There are many different approaches you can take to migrate to the cloud. Do you want Software as a Service or Infrastructure as a Service? They are significantly different. The line of responsibility and decisions that you have to make are quite different across those, albeit they’re all called cloud.
There are also various roadmaps that you can follow. One is a straight line that says everything is ‘as is’ and everything needs to be in a ‘to be’ but the challenge in that is defining what ‘to be’ looks like, and getting that agreed. Because the decision about ‘to be’ involves deciding which cloud and which type of cloud service. Is it a full software as a service, is it infrastructure as a service or is it something in between?
The important thing is being able to step through the process logically and develop a defined strategy. A technology strategy, a business strategy, and also some level of cloud strategy.
What’s the starting point?
In my previous organisation, we identified the ‘as is’ state as the starting point and then we applied something called the six R's, to decide the fate of each application:
- Re-locate / Re-host - otherwise known as “lift-and-shift.”
- Re-platform - or “lift-tinker-and-shift.”
- Re-purchase - moving to a different product.
- Re-architect - reimagining how the application is architected and developed, typically using cloud-native features.
- Retire - get rid of.
- Retain - usually this means “revisit” or do nothing (for now).
The first step is identifying all of your applications, we had about 400 discreet applications, and then, for each one of them, you have to decide what it’s fate is. Is it something which needs to be retained, or relocated or retired? And then you decide what its trajectory is. How do we get it into its target state? That can be any one of a number of things ranging from relocation through to a complete rewrite.
What stays and what goes?
It could be that the application that you started with isn't the right application, and so you need to go out and choose a new one, actually design it from scratch. That involves a lot of work to identify what the application is providing, how is it constructed and what’s needed in the future. All of that is time and money. So even if you had unlimited money and time that would still be significant if you look at an entire company's portfolio of services.
You also need to identify the relative value of your applications. Which applications can’t be at the mercy of a third party who might deprecate a feature that is part of your key business process? What processes are unique and bespoke to each company to the point they are crown jewels?
You need to understand the asset life of the equipment you are running on premises. If somebody has just invested in an expensive on premises hardware platform, back-to-back cost elements say that the equipment will need to depreciate over its lifecycle. It would be a very brave person, a very brave CIO, who would turn around to the finance team to say, we've made a strategic decision to move everything to the cloud next year, and that means we have to write off that million pound platform.
What are the skills available in the team?
You can build a scorecard to see what you actually do right now, what does your application state look like, how up to date is it, what are your skill sets like within the teams that you have. Are they appropriate for a cloud migration activity? You might very quickly come to the conclusion that you don't have the people in place that you need to support, not just the running services in the cloud, but more importantly the migration activity in the first place.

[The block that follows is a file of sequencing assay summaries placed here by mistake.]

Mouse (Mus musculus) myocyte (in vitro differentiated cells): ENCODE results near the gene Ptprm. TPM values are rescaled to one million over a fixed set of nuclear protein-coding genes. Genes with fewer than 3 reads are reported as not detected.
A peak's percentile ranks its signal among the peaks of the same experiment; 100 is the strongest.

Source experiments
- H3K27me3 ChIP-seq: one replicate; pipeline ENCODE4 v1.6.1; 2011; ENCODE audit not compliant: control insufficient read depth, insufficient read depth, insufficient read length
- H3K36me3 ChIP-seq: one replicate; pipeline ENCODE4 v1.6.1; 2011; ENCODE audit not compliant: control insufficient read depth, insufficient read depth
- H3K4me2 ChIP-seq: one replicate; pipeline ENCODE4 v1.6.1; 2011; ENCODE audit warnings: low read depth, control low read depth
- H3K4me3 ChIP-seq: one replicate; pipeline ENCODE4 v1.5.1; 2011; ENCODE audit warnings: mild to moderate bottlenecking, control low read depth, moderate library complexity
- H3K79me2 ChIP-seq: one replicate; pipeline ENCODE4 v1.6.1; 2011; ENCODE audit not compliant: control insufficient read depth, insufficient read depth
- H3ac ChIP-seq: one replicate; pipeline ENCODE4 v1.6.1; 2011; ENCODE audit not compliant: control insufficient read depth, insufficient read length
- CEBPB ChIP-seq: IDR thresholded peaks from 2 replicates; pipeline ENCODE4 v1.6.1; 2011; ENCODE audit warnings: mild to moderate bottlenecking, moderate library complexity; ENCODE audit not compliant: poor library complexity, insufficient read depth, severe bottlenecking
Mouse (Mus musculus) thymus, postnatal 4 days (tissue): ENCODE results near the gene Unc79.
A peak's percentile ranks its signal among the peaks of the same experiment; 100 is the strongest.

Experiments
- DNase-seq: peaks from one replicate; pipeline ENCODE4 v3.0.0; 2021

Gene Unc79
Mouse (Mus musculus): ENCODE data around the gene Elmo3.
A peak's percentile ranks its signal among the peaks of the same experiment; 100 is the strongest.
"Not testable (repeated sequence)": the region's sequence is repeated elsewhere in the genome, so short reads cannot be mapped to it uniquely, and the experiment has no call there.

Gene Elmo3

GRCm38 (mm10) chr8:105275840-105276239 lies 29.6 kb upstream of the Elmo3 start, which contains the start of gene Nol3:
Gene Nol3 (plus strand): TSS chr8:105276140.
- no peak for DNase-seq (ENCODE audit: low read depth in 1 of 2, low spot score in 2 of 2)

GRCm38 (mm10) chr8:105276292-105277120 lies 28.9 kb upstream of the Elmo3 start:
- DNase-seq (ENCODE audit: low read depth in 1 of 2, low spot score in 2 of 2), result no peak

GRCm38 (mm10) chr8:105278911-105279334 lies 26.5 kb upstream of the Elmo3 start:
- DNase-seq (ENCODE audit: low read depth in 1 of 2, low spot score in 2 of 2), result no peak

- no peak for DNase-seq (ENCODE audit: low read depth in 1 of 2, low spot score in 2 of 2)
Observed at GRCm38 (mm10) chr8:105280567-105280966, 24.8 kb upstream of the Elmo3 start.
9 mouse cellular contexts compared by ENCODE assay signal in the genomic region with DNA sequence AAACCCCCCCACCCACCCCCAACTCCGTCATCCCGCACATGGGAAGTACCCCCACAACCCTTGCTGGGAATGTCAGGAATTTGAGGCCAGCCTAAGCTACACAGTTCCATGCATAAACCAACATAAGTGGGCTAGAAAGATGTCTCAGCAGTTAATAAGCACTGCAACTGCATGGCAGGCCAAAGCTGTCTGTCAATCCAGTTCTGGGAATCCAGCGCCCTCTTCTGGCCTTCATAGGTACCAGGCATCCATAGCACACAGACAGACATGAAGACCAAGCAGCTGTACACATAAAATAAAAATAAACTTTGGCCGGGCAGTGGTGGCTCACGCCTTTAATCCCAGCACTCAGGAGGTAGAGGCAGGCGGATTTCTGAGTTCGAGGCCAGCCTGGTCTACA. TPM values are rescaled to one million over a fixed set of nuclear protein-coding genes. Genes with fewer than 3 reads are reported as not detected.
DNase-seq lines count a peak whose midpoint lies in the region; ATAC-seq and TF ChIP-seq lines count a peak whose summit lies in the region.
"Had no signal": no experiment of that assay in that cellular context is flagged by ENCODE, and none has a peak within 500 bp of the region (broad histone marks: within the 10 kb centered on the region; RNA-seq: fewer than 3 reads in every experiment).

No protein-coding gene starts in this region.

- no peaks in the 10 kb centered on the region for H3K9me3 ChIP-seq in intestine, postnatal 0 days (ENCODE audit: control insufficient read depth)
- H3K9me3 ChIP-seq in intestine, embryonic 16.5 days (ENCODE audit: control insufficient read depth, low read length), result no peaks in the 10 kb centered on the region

The skill set you require in the team when working in the cloud vs working on prem is different and that’s part of the business transformation. If you've got people who have either got cloud experience from previous organisations, or you have got people that you can bring in to to work in the modified way, then that’s going to help you.
How far into the cloud?
Adopting cloud fully and moving all applications to Software as a Service is quite a courageous decision. If you have ownership of more of the stack then you know what the decisions are at other points in the stack. Whereas, if everything is operated and run by a third party you are at their mercy if they completely redesign - or worse - deprecate their application.
If you migrate to cloud, do you go with one provider or multi providers? There will be proprietary aspects of each of those cloud providers which may be beneficial to you, but might not be available from other cloud providers. You have to have the level of insight and knowledge to be able to make some of those decisions so you don't paint yourself into a corner.
The reality is, although cloud tools are often paid on a month by month basis, you’re not going to change your provider every month. It’s not in the interest of the application providers to make the migration away from their tool easy. The reason that you choose a particular application in the first place may be for some unique features which are proprietary to the application. So immediately, when you decide to move from one application to another, then it's back to that rewriting aspect, at least for those features. You get the standard features from any one of these vendors but for the specific things that you place a value on you may need to decide, is it worthwhile sticking with what we've got or moving to a different one.